DENVER - At 4:45 p.m. EST, it was looking like the Patriots locker room figured to be a pretty dour place. The Broncos were ripping off yards on New England like a 3-year-old tearing through Christmas wrapping. An incredible 167 yards on the ground on just 15 carries. By 7:45 p.m. EST, Jerod Mayo was walking into the locker room demanding his AFC East champion hat and t-shirt. The turnabout came thanks to a scheme tweaking by secondary coach and de-facto defensive coordinator Matt Patricia, who altered the game plan the team hatched to stop Tim Tebow and the Denver offense. The first incarnation didn't work so good. The second, much better. Denver still finished the day with 252 yards on the ground, but scored just 10 points after that first-quarter embarrassment, with the lone touchdown coming after the Patriots had expanded their lead to 34-16. Coming into Sunday's game, you figured New England would have something creative hatched to stop Tebow and the Broncos rushing attack. The week previous, the Patriots played a lot of 3-4 defense against the Redskins - a departure from what they'd done most of the year before. But New England came out with its 4-3 alignment again and got gashed. The change was subtle. In addition to going to a three-man line, the Patriots did a better job controlling the edge of the field and turning plays back in. Their tackling improved. They, quite simply, settled down. Bill Belichick wouldn't go into detail on all the changes made by Patricia but he said, "(the 3-4) changed our spacing. So whether its an odd spacing or an even spacing, theres some advantages to each. So we were in a little more odd spacing try to keep better leverage on the formation. They gave us a lot of shifting early in the game, a lot of shifting, motion change, formations, so we were able to settle down for a combination of reasons, but one of them was to try and balance out the defense and I think that helped us a little bit.Jerod Mayo went into some more detail. "In odd (three-man line), the linebackers have to play the 'bubbles' and in even (four-man line), the defensive linemen have to play the so-called 'bubbles'. The first quarter was tough but as soon as we went to the sideline, Matty P made all those adjustments and it was sort of good just to show the different looks and see how they would attack us.The reality of trying to tackle Tim Tebow was different from the film as linebacker Rob Ninkovich found out when hewas shucked aside by Tebow on the first Denver touchdown. "You can't get a look (in the classroom) as far as Tebow and the offensive line are concerned," Mayo explained. "It was pretty difficult but once we settled down, we were all right."Keeping composurein the face of getting embarassedcan't be easy. But Mayo said the sideline was tame. "It was very important (to keep their wits)," said Mayo. "It's easy for guys to just shut it down and say, 'Okay, well, we lost this game.' But everybody showed mental toughness including the coaches and we got through."That composure, said veteran defensive tackle Gerard Warren, was critical. "Don't panic. Be accountable so if you knew you messed up on the field, come onto the sideline and say so and we can fix it," explaned Warren. "It takes a real man to admit when he made a mistake. We can run around and not say anything and then we won't know what to address or what to fix." "Our coaching staff made great adjustments and we played assignment football," said safety James Ihedigbo. "We knew we had to settle down and play. There were things we practiced this week where we said, 'OK, these are going to help us win.' Sometimes you go into a game and it's a different story, and they start doing things differently and you have to adjust. It's a part of it. We had to get rid of some things and put some new things in."The things Patricia put in worked. To a T.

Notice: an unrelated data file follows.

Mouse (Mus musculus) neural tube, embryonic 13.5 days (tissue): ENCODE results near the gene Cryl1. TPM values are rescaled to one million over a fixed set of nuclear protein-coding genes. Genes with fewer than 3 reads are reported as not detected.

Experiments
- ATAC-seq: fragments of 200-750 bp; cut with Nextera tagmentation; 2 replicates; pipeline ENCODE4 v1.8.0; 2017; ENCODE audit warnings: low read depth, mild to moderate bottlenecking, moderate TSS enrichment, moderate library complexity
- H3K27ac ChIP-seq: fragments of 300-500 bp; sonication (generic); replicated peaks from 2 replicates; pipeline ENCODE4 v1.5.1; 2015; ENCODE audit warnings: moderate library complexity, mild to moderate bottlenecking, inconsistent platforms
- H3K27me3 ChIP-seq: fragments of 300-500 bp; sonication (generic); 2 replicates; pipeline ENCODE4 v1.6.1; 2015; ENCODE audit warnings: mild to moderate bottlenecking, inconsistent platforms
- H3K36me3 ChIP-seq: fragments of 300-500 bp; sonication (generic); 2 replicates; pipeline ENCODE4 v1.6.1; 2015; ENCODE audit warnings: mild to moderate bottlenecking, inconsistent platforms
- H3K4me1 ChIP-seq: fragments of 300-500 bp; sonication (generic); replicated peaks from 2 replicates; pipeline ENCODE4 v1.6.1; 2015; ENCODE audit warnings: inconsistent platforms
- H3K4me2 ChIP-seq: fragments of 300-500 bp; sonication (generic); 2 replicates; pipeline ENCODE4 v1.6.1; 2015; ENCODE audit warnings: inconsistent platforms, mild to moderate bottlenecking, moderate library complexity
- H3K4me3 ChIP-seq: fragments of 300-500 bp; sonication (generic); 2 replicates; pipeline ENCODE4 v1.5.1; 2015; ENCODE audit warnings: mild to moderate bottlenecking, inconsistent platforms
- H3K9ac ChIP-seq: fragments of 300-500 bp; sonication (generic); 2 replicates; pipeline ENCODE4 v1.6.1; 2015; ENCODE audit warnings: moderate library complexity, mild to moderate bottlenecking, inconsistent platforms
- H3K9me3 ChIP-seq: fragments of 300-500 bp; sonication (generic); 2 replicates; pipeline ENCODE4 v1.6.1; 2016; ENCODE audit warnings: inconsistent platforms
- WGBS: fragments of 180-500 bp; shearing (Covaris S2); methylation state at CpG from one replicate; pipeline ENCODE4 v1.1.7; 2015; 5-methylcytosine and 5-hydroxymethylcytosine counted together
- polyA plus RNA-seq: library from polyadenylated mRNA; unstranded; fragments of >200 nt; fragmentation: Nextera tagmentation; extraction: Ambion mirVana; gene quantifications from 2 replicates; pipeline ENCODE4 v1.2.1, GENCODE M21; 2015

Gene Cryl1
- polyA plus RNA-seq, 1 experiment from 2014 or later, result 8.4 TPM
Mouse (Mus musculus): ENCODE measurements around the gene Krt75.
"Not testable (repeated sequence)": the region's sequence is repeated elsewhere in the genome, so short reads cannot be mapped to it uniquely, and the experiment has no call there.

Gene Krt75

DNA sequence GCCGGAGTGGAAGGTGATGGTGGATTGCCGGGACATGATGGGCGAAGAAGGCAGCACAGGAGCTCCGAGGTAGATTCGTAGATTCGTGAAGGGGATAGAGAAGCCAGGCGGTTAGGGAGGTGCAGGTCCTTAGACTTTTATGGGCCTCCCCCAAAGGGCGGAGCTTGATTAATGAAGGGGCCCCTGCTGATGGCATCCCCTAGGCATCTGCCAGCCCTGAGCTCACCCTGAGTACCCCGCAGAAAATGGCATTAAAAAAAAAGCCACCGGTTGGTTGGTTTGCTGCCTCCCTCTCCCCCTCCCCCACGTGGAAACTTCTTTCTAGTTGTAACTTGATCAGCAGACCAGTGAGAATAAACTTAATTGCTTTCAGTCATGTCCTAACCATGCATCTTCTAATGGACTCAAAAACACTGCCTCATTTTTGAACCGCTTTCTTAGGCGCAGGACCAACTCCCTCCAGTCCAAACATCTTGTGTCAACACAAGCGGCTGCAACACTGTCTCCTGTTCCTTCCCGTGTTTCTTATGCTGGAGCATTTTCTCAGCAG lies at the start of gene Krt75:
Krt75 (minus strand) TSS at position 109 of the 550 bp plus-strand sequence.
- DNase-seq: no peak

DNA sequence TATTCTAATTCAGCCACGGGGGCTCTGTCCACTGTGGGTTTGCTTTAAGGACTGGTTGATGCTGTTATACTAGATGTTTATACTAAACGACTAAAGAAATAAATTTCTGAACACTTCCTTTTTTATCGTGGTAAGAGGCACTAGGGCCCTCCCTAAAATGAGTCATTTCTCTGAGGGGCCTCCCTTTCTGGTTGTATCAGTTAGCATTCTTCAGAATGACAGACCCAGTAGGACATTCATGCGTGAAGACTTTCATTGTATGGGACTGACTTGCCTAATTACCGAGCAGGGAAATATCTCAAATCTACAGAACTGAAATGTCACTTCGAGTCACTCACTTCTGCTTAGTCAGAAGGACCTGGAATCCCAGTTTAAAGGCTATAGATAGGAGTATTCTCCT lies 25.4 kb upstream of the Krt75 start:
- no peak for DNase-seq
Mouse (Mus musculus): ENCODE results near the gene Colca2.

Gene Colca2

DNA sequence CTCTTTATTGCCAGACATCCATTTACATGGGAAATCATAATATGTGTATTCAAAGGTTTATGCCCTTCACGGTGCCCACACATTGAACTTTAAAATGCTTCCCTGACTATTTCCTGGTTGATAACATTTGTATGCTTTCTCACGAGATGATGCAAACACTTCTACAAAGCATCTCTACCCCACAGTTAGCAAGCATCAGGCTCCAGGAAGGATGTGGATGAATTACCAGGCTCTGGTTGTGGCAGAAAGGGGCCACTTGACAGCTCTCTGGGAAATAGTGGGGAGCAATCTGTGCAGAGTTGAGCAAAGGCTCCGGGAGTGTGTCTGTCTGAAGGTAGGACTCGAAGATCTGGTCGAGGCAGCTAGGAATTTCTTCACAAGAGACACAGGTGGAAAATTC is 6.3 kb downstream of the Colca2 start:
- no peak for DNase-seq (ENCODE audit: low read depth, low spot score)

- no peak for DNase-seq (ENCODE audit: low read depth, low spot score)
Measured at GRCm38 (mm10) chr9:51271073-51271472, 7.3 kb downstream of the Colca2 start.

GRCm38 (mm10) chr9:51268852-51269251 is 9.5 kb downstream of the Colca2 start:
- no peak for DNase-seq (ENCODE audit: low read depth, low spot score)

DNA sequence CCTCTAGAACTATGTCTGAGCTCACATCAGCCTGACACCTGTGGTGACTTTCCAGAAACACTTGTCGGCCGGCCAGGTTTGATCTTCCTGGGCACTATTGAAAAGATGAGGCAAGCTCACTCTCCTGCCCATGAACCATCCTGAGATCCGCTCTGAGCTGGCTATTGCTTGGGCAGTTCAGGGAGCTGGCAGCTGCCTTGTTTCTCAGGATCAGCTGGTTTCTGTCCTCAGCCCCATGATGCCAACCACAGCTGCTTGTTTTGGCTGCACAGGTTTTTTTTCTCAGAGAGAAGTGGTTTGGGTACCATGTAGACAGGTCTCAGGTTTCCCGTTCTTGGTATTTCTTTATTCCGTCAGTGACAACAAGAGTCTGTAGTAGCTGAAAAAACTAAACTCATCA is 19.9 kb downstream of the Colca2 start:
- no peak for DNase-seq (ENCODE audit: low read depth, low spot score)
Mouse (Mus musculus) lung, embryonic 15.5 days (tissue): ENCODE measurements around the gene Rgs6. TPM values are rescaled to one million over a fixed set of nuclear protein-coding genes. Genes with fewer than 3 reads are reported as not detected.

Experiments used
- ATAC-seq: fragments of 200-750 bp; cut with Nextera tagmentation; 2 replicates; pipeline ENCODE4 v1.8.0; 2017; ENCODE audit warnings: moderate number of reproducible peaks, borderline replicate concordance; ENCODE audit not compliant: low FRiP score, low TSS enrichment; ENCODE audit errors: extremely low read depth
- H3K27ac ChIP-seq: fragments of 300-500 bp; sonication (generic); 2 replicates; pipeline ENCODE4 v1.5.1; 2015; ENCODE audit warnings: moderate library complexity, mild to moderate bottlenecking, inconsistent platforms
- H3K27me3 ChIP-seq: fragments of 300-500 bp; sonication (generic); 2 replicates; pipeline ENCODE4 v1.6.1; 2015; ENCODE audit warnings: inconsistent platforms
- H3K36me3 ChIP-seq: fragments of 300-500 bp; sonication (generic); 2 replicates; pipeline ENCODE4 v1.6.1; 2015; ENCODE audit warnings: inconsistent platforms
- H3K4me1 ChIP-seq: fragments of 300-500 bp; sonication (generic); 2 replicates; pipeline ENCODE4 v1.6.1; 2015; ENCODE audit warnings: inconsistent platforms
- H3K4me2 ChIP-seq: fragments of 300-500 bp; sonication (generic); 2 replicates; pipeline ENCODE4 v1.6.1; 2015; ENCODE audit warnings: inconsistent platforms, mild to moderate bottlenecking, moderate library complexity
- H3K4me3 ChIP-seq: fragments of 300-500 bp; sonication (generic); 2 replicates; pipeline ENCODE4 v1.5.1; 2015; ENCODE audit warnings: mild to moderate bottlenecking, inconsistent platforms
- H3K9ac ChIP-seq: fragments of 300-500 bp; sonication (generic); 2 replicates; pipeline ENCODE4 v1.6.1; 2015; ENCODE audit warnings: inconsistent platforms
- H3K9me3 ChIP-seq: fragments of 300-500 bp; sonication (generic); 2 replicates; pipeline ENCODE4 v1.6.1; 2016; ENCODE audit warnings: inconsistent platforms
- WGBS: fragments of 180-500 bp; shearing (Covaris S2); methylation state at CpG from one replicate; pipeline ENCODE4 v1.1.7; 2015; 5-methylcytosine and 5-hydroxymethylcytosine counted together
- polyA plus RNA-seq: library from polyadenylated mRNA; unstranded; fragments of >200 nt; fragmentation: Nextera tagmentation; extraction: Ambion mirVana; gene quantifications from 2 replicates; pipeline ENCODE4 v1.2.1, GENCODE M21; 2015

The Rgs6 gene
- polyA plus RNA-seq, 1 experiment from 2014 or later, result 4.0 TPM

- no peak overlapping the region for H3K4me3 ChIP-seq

Giants kicker Josh Brown released a statement via ESPN on Thursday.
Brown was placed on the commissioner’s exempt list last week after more information about his history of abusing women -- a history he admitted to in documents obtained by SNY -- came to light.
"I am sorry that my past has called into question the character or integrity of The New York Giants, Mr. Mara or any of those who have supported me along the way. I have taken measures to get help so that I may be the voice of change, not a statistic. It is important to share that I never struck my wife, and never would. Abuse takes many forms, and is not a gray area. Through the past several years I have worked to identify and rectify my own behaviors. The road to rehabilitation is a journey and a constant modification of a way of life. My journey will continue forever as a person determined to leave a positive legacy and I embrace the opportunities to show and speak about what has helped me to be that man. In the interim, I am cooperating with the Giants and the NFL. Thank you to everyone that has supported me, I will not let you down."
While Brown apologized to his team, Giants owner John Mara and those who've supported him, he did not apologize to his ex-wife, Molly, or any of the other women who he, in his own words, "objectified," according to an email turned over to police.
While Brown wanted to make clear he did not strike his wife -- something Molly Brown would dispute, as she has accused him of over 20 physically-violent incidents -- he did not mention the toll taken on victims of emotional or psychological abuse, both of which he has admitted to in journal entries.
While he released a statement, there's still plenty left unsaid.